Congressional Record Statements
|PROCEEDINGS AND DEBATES OF THE 107th CONGRESS, 1st SESSION
||Washington, Thursday, February 8, 2001
TRIBUTE TO KAREN S. LORD
Thursday, February 8, 2001
A TRIBUTE TO KAREN S. LORD
Hon. Christopher H. Smith
of New Jersey
Mr. Speaker, the Commission on Security and Cooperation in Europe lost one of its most
noble, most gifted, dedicated, effective, and kind members of our staff, Karen Lord, to the ravages of cancer on January 29 of
this year. Karen was only 33--a heartwrenching tragedy for her family, and all of us who knew and loved her.
Since 1995, Karen has faithfully served as counsel for Freedom of Religion on the staff of the commission of which I serve as
the cochairman. In this capacity, she diligently defended the principle of ``religious liberty for all'' and became one of the commission's most trusted
advisors on the subject. We will miss her wise counsel, her demonstrable passion, her wealth of knowledge, and her energetic
advocacy on behalf of the persecuted church.
As counsel for Freedom of Religion, Karen meticulously monitored the fundamental ``freedom of thought, conscience,
religion and belief'' and always would take the initiative when violations arose. She was recognized and respected in this city,
within the U.S. Government, in Europe and in Central Asia as a knowledgeable, passionate, and hard-working expert on the
right to freely profess and practice one's faith. She was intolerant of religious intolerance and was a champion to all those who
were disenfranchised and dispossessed. She lived the gospel, especially our Lord's admonition in Matthew, 25, when our Lord
said, ``When I was in prison, did you visit me.'' ``Whatsoever you do to the least of my brethren you do to me.'' Time and time
again Karen interceded on behalf of those who were unjustly imprisoned by dictators and despotic governments. Karen always
took the time and had the energy to pursue the truth, and to chronicle in a meticulous way the information about someone who
was persecuted or harassed by their government, in some way put at risk because of their faith.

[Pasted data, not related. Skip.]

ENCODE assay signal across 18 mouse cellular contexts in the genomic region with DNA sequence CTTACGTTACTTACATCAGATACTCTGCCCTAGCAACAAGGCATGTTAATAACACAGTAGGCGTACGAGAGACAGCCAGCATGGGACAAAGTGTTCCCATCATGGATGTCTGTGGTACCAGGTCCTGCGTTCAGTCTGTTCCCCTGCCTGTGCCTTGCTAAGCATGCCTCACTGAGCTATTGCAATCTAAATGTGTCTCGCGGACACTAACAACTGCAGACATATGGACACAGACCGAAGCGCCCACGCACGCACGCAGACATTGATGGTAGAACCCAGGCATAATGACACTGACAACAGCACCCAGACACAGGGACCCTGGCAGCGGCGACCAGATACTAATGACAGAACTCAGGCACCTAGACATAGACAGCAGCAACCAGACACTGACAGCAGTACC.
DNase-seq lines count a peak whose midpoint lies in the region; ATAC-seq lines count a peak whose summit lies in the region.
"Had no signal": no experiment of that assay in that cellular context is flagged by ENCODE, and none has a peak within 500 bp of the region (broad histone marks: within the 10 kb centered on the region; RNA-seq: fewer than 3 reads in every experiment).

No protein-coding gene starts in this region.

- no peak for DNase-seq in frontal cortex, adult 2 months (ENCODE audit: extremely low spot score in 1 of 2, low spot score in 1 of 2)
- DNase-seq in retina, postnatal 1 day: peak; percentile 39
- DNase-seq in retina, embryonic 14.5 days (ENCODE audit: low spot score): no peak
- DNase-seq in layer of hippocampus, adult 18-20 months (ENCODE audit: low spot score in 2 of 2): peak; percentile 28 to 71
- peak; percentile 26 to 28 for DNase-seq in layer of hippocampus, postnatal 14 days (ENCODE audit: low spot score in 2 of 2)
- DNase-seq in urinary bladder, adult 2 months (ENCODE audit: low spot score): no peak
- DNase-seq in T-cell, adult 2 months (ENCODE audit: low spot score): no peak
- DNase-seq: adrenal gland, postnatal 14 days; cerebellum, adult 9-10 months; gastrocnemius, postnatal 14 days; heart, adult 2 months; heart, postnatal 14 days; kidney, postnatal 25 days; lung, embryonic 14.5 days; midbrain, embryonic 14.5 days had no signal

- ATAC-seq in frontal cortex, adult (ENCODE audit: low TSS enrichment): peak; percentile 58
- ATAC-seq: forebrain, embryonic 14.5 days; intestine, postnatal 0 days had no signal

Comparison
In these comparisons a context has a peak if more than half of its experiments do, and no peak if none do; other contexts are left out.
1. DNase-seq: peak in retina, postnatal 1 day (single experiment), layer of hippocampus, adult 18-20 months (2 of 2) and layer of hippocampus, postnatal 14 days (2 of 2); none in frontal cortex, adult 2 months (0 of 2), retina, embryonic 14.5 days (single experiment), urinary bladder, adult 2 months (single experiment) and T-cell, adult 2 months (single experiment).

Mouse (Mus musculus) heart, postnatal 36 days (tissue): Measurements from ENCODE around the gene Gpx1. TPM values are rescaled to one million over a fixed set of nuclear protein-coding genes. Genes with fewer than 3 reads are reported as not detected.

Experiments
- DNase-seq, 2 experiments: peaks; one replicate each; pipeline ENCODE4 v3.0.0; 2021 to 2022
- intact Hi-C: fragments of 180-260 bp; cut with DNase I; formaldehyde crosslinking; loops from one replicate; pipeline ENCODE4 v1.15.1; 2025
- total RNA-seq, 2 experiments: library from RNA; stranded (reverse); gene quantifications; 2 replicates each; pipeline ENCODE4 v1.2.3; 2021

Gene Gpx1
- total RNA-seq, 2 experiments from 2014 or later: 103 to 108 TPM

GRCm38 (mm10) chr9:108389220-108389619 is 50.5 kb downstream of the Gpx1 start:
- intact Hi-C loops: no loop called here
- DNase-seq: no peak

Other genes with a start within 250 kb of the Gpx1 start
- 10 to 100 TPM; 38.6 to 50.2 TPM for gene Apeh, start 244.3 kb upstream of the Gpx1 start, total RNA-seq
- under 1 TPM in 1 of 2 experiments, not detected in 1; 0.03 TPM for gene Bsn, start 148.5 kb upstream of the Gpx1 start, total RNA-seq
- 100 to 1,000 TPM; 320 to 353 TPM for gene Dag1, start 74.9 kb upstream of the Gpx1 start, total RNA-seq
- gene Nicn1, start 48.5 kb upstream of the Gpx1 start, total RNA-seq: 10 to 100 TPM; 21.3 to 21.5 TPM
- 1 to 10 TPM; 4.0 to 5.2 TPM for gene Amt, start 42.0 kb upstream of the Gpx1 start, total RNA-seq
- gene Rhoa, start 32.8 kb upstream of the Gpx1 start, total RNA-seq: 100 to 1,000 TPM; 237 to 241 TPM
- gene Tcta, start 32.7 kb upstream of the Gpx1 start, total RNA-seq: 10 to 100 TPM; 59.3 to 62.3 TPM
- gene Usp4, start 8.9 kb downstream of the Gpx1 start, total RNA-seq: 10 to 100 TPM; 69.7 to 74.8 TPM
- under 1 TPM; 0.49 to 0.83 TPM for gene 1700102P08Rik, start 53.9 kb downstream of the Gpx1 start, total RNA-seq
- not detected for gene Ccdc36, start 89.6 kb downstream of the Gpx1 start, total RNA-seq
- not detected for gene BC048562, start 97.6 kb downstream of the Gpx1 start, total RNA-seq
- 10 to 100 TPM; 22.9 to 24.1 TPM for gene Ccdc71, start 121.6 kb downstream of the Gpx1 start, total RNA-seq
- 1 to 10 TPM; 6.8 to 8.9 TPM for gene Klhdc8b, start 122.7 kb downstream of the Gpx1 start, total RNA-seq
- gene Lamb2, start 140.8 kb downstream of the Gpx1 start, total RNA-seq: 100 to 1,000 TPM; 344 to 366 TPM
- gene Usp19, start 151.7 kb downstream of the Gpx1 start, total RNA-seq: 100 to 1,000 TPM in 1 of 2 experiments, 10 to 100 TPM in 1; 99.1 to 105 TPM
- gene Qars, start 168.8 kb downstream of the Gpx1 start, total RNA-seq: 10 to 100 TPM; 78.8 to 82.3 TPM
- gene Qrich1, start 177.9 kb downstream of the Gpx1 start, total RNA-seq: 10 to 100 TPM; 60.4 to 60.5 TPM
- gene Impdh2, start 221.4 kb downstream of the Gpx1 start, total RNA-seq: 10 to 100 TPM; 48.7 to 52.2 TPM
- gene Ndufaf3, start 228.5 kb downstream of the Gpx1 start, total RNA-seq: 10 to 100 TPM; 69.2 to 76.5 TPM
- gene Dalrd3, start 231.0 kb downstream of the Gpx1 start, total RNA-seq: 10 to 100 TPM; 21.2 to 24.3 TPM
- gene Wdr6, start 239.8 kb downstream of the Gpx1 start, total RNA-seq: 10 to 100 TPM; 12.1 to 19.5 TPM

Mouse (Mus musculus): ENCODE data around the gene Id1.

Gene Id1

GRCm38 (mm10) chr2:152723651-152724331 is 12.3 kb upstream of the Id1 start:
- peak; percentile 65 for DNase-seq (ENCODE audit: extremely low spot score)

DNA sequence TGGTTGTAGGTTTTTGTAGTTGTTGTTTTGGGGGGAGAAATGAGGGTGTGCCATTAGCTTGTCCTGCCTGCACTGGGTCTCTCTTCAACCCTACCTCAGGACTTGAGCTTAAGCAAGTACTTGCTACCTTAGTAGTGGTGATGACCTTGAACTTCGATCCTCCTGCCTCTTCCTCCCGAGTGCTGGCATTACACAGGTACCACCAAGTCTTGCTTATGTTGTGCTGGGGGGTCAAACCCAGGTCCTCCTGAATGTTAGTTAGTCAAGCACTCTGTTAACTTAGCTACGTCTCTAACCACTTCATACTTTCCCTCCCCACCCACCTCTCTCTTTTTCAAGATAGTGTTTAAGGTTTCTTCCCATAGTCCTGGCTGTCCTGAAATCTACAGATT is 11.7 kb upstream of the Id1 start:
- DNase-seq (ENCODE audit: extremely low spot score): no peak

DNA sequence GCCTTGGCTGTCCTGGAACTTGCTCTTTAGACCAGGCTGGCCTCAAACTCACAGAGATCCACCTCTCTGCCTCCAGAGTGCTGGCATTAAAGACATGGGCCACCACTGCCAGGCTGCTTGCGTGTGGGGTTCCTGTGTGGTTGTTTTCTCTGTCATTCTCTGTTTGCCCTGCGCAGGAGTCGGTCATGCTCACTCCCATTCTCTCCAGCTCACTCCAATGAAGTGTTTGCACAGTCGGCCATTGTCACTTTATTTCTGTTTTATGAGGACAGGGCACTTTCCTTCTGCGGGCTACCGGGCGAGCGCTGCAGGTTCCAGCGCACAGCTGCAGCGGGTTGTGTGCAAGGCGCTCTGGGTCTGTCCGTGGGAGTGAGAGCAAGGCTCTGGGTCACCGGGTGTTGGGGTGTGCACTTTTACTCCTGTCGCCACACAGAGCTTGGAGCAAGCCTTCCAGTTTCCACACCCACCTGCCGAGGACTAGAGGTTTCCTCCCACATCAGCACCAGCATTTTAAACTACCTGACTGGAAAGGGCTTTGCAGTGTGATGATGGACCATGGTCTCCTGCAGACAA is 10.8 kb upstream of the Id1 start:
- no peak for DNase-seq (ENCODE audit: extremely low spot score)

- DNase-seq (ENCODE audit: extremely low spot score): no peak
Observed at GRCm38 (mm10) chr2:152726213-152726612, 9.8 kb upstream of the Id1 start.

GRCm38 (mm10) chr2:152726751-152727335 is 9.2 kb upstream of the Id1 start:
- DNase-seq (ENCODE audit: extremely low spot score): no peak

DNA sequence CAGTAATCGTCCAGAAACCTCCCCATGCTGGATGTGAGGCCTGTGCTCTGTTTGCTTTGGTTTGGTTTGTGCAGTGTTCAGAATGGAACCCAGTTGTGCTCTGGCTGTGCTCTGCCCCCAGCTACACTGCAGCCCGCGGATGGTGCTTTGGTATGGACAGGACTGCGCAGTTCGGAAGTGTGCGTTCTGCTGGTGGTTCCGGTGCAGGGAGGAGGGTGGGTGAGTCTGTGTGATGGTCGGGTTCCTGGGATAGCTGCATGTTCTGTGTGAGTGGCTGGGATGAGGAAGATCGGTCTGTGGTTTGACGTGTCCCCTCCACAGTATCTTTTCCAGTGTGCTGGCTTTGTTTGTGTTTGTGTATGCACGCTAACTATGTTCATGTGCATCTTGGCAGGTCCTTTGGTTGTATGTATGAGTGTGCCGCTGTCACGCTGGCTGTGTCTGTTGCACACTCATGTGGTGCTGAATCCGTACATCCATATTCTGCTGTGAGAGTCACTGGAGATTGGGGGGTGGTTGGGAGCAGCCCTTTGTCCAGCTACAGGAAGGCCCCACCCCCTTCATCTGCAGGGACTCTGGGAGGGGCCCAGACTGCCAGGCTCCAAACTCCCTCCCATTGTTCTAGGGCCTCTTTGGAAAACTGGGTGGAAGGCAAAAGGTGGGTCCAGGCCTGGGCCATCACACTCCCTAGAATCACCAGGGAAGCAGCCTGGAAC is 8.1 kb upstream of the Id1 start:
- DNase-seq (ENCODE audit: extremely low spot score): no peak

Karen played an active role as a member of numerous U.S. delegations to meetings of the Organization on Security and
Cooperation in Europe, and she was selected and served on a panel of religious liberty experts for the OSCE's Office of
Democratic Institutions and Human Rights. Whether the interaction was with nongovernmental organizations, religious believers
and clergy, academics or government authorities, Karen was an active listener, an informed interlocutor, and a vigorous and
respectful advocate. She was a force with whom others had to reckon, because she was so strong and she would always stand
up, on behalf of those who were persecuted for their faith.
Karen surely distinguished herself as the expert on laws affecting religious communities in various countries of the OSCE
region, whether the issues were in the Caucasus, Central Asia, Western Europe, or Eastern Europe. Just 3 months ago, even
while she was suffering the devastation and the terrible pain of cancer, she participated in conferences in Sofia, Bulgaria and
Baku and Azerbaijan, which were focused on religious liberty, rule of law and international standards for protection of the
freedom of conscience. She often served as an expert at various venues in other countries with the U.S. Department of State
and for the Immigration and Naturalization Service. Members of the commission knew that they could depend on her and her
thorough knowledge and vigorous advocacy of this precious freedom of religion.
Time and again as I sat in the chair holding hearings on religious freedom, I would turn to Karen, get her advice and her
informed expert opinion.
Karen was a great woman, Mr. Speaker. She was smart, she was articulate, she was a quick study, she was tenacious, and
she was breathtakingly courageous. She never uttered a word of complaint. While she was suffering, while she was going
through her frightening ordeal, knowing full well what that cancer was doing to her body, she would have a quiet smile on her
face and a very, very deep faith in Jesus Christ. She spent much time in prayer. She suffered her agonies of cancer with
courage, working on behalf of religious freedom of all people: Muslims, Jews, Catholics, Christians, Pentecostals. Believers of
every stripe will miss her. Karen possessed within herself an abiding tranquility--the peace that surpasses all understanding that
our Lord spoke of in the Gospel.
Mr. Speaker, we will greatly miss Karen Lord. She was a dear friend, and I ask all of the Members of the House to keep her
in your prayers. Because hers was a life so faithfully lived, she is no doubt looking down from heaven. She was a wonderful
person, she will be missed dearly. Our loss is surely Heaven's gain.
Freedom of Thought, Conscience, and Religion or Belief